In a 2005 interview, British artists Gilbert & George acknowledged that they could be considered townscapers, i.e. inscribed in the artistic tradition of depicting the city.1 In the 2014 video presented together with their new show, Scapegoating Pictures for London, which runs at the White Cube gallery until the end of September, they use the word again, more resolutely this time. This new series is based mostly on a new element: the canister of laughing gas, which they found during their daily urban peregrinations. It features on the huge programmatic poster greeting the visitor outside the White Cube Gallery, containing all the elements of the exhibition: the now classic black square, here a single one, but in their work the basic element of their grid structure; the black and red typography; and more specifically here, a single canister of laughing gas, present in the 63 works shown inside. A simple, readable visual presence before the viewer has even entered the sleek space of the gallery. Often criticized by their detractors for re-hashing the same elements, Gilbert & George’s imagery has nonetheless evolved over the years: first technically, with the passage from traditional photographic methods to digital manipulation, allowing them to clone the subjects of their work, reproduce them ad libitum, and dismember their own bodies further. And secondly with the era: each series is based on elements they have collected in their area, from street names to ads for male prostitution, and, here, the canisters.
Even more than in their E1 pictures, which were made exclusively with the names of E1 streets, London as a space mapped through the pictures is the real object of the show. Text, as a beautiful recent re-edition of their early work by Enitharmon Editions shows2, is of cutting, critical importance in the artists’ work, starting with the titles. Often encapsulated in a canister, acting as a cartouche3, a postcode, E2, E1, EC2Y, an area, Bethnal Green, a street, Vallance Road, specific houses, n°10, n°33, and more widely street furniture, Post Office Telephone, are all titles of the works exhibited here. Presented on one of the walls of the gallery as a simple list, after the viewer has already entered the first rooms and seen some of the works, they are intermingled with more intriguing ones, such as Smoking Dildo, Body Poppers, Shebang, Euphoria, referring to pleasure – perhaps the kind felt when under the effects of laughing gas. A third category of titles, such as Islamize, Khilafat, Kota Satay, Ahimsa refers, somewhat controversially, to their Asian neighbours on Brick Lane.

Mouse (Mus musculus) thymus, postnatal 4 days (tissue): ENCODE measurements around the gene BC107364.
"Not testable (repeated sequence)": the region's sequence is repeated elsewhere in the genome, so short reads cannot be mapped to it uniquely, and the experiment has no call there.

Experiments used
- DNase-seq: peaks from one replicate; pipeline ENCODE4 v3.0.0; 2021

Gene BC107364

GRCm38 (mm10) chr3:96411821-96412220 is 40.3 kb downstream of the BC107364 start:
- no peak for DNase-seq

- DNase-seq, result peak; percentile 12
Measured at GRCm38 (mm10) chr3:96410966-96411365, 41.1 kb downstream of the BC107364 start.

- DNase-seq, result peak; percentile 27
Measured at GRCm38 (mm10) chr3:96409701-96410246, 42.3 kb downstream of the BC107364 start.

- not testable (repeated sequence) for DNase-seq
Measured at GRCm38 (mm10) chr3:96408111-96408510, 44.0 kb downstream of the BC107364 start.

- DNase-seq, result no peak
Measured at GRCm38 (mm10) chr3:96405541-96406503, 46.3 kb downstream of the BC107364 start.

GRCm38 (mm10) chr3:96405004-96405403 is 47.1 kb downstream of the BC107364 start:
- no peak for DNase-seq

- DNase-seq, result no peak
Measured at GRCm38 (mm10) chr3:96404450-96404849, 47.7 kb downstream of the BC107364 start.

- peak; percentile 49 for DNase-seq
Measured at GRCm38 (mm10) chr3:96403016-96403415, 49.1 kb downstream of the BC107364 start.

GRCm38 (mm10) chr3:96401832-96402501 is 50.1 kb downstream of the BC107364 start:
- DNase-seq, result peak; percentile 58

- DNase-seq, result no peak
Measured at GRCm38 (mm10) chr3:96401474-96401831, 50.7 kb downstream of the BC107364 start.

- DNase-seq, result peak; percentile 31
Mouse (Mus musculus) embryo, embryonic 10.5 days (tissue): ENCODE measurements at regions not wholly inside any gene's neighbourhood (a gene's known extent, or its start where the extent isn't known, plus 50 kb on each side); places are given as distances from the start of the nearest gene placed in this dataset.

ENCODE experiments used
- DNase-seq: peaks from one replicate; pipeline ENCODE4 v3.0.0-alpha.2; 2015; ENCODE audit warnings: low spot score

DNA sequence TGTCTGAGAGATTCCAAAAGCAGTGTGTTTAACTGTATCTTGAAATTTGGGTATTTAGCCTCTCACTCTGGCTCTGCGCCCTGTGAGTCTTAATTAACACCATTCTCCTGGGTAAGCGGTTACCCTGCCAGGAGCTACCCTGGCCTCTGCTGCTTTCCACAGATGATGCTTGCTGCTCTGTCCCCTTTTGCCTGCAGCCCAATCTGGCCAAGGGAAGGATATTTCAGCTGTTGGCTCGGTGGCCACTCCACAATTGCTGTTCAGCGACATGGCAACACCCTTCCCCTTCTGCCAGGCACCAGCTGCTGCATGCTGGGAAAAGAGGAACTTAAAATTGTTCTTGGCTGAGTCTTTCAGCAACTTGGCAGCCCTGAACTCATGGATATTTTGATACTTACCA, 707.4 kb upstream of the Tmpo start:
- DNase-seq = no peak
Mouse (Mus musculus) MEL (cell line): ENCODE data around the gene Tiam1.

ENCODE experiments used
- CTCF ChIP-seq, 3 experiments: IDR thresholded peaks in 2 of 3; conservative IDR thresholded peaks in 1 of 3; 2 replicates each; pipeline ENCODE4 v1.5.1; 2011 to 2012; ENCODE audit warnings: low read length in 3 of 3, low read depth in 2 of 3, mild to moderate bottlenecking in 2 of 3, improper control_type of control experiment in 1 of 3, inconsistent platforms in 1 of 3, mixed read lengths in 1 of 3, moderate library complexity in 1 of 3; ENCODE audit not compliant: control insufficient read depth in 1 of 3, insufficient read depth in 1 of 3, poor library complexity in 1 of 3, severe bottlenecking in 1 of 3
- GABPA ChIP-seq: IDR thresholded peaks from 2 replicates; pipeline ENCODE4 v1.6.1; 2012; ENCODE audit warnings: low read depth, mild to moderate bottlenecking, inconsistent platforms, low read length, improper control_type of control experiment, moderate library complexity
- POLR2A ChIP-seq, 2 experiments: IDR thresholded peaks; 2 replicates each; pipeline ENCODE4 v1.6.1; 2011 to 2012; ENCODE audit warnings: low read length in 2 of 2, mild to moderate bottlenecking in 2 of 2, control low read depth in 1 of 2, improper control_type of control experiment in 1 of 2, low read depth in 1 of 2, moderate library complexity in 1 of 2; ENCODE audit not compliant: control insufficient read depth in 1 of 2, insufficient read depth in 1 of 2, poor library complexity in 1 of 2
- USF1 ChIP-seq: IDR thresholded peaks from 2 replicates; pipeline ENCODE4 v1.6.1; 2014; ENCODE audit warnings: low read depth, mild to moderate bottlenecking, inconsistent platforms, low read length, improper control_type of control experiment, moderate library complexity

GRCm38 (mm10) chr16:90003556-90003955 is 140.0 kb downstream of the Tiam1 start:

Religion has been a running theme in the artists’ work, which they have denounced both in text and image, through their Sonofagod, Was jesus Heterosexual series (2006), or their Ten Commandments (1995), reproduced too on the bare white wall of the White Cube. They usually focus on Catholicism through the desacralisation of crucifixes, or here, in their eponymous triptych Scapegoating, through playful associations of an imperative and its direct object. They seem to have sat down and written as many offensive and sexually connoted words as possible, and matched them with a religious entity starting by the same letter or sonority: ‘vomit in the vestry’, ‘castrate the clergy’, but also opposite ones, enticing the audience to ‘kiss a queer’ and ’defend our decadents’. The poetics of these slogans is based on alliteration and provocation, not on discrimination.
Gilbert & George’s body of works, their own bodies, and their E1 perimeter function as a palimpsest. The superimposition of layers of meaning, completing or replacing previous ones, works on many levels. It is visible through their constantly evolving technique and their practice of self-quotation: many texts of the walls of the White Cube have been written decades earlier, published and re-published in different volumes; the video accompanying the exhibition was shot in 1986, and still has currency. The urban space which forms the basis of their artistic practice is also constantly evolving. In the artists’ own street, one building successively served as a church for French protestant refugees, a chapel for Methodists, an ultra-orthodox synagogue, and, in the 1970s, a mosque.4 It is in this area, in 2005, that they picked up a flyer advocating for sharia law, prompting the Scapegoating series.